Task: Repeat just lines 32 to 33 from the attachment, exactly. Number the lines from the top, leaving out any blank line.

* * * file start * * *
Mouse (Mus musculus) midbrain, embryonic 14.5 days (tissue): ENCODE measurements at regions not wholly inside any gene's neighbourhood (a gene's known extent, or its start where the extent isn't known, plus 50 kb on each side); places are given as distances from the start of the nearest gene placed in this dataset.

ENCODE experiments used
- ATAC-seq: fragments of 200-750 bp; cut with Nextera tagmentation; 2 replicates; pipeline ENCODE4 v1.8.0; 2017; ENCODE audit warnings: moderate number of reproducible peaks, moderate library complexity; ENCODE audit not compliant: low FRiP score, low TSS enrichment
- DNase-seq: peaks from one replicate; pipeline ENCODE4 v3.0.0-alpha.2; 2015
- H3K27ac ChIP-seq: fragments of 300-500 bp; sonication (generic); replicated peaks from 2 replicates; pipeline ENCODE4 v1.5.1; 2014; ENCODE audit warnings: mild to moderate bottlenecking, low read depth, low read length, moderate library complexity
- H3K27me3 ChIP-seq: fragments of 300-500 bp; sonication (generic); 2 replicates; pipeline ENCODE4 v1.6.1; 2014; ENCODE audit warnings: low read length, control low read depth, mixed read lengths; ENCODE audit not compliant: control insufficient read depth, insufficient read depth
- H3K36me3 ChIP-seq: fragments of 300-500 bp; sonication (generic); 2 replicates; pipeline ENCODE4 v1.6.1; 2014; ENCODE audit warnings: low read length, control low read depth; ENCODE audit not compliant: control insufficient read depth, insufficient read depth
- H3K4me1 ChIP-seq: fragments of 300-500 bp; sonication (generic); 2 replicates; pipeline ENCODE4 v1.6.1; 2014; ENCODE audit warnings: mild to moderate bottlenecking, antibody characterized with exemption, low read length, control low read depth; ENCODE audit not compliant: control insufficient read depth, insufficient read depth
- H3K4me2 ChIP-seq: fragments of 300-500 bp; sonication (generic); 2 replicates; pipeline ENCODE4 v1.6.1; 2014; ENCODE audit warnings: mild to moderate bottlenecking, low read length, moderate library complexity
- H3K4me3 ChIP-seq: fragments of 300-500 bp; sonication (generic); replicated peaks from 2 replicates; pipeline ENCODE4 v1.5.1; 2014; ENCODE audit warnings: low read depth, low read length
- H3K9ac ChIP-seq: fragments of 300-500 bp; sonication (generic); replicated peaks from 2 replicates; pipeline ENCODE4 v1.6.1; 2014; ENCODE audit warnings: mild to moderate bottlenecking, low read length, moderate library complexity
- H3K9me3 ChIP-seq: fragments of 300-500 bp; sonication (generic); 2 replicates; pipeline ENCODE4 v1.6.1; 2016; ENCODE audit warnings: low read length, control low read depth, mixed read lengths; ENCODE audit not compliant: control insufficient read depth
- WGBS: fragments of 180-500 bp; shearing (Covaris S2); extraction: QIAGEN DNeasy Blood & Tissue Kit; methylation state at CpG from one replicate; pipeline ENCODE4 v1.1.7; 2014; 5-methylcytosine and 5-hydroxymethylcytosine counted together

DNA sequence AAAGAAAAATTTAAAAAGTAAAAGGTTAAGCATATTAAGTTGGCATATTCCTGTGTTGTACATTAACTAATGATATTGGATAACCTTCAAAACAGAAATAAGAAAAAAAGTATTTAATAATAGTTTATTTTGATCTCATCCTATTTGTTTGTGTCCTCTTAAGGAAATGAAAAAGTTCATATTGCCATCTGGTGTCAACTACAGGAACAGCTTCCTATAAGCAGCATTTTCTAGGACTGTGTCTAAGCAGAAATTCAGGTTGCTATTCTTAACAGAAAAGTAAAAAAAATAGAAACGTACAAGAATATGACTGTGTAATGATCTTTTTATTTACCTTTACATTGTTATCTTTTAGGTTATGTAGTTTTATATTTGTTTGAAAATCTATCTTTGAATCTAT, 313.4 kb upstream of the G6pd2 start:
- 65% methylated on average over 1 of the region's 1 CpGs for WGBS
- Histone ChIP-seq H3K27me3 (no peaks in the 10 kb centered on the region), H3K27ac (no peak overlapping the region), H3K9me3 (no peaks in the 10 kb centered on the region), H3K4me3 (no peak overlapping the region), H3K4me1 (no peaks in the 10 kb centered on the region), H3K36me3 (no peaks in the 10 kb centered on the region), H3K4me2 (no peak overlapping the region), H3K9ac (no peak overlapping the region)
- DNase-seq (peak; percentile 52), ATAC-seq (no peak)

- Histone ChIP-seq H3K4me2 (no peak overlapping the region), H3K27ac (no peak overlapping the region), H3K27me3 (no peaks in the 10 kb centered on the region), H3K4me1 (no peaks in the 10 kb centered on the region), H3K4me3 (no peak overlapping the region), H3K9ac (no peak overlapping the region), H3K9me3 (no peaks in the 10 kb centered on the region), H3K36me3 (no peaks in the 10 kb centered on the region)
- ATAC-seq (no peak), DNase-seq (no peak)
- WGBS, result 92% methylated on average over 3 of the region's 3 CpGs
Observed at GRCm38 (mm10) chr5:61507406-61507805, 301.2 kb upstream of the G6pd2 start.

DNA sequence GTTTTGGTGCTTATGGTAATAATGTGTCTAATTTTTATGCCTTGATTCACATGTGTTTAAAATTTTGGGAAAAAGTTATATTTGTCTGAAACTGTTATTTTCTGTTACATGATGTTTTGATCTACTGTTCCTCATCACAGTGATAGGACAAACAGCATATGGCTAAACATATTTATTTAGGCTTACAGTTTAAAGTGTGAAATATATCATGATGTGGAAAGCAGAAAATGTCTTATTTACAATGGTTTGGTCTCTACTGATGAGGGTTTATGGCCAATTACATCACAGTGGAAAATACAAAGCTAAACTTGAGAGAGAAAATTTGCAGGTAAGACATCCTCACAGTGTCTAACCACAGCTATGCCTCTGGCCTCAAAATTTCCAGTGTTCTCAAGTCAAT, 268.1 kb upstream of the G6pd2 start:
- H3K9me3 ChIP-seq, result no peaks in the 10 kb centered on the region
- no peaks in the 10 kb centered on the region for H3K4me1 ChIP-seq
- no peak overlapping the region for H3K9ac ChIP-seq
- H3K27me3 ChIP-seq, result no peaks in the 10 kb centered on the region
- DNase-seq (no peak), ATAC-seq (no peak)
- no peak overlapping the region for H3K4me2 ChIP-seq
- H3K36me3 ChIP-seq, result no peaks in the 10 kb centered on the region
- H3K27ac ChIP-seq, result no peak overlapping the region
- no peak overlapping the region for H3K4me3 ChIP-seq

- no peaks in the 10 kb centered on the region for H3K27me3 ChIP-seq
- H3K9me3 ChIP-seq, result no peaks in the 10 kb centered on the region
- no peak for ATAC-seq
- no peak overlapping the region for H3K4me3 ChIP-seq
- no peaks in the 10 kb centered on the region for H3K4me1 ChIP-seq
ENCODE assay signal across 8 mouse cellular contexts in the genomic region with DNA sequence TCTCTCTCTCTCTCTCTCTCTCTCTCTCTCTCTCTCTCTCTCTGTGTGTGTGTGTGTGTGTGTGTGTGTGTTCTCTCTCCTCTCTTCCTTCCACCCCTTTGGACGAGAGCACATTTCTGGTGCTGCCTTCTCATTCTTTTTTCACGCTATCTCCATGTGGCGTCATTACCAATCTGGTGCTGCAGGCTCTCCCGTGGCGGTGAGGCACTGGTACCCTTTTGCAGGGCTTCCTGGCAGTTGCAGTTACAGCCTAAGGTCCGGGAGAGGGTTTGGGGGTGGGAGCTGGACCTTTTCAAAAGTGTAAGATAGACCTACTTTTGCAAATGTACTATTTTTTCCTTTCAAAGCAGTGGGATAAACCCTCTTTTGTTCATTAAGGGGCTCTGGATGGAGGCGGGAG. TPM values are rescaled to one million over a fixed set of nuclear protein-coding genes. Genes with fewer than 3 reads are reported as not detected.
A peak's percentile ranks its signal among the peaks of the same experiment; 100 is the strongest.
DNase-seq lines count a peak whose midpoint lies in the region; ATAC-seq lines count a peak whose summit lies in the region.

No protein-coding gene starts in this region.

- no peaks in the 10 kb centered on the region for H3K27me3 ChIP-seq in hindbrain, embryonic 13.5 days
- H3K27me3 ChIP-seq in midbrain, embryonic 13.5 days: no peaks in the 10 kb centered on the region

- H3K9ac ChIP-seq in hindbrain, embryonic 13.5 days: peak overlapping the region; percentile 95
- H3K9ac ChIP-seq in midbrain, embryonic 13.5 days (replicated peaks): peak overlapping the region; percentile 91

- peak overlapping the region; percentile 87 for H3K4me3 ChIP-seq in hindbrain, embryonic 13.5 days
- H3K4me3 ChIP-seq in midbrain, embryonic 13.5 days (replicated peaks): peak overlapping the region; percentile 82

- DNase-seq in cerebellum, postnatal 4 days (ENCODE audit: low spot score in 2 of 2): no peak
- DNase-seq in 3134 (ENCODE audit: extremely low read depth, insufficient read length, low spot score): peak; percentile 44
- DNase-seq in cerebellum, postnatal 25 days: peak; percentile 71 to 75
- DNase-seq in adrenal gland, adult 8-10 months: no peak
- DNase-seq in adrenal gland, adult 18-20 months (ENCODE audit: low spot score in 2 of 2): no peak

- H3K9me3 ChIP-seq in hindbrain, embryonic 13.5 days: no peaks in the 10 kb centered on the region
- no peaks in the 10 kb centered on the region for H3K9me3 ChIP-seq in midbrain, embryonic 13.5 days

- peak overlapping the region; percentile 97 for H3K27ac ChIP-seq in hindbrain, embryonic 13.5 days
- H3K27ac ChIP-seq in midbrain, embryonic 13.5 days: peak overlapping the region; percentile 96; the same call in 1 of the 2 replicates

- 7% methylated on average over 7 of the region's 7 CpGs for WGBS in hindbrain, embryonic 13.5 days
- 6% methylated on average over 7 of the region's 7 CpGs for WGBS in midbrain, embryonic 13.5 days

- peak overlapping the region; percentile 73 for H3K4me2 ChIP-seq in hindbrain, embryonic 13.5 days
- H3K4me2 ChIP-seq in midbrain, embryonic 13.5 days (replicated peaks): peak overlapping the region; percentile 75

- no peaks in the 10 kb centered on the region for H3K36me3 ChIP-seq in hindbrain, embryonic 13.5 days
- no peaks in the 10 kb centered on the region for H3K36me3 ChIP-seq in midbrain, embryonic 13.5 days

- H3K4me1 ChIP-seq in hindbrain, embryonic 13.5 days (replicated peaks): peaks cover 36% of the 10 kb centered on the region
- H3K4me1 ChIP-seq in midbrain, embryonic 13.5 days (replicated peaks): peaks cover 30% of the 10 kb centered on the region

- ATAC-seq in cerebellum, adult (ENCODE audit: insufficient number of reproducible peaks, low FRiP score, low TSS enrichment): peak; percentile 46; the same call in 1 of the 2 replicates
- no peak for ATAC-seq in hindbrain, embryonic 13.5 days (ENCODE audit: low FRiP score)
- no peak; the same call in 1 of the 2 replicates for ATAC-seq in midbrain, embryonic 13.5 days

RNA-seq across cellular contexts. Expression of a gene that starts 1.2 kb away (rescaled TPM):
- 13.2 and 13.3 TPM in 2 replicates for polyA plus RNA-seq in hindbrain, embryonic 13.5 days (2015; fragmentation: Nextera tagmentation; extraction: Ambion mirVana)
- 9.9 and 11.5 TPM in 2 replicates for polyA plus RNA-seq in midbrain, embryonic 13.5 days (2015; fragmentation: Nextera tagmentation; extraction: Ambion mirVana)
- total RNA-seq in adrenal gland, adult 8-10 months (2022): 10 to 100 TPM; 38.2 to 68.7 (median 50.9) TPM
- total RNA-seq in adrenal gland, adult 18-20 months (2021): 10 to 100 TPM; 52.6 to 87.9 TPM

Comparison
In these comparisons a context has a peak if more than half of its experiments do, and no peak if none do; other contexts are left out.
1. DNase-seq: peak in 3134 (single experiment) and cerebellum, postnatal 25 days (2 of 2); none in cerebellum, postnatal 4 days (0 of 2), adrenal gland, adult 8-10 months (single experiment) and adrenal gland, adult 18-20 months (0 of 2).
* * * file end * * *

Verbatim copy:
- no peaks in the 10 kb centered on the region for H3K27me3 ChIP-seq
- H3K9me3 ChIP-seq, result no peaks in the 10 kb centered on the region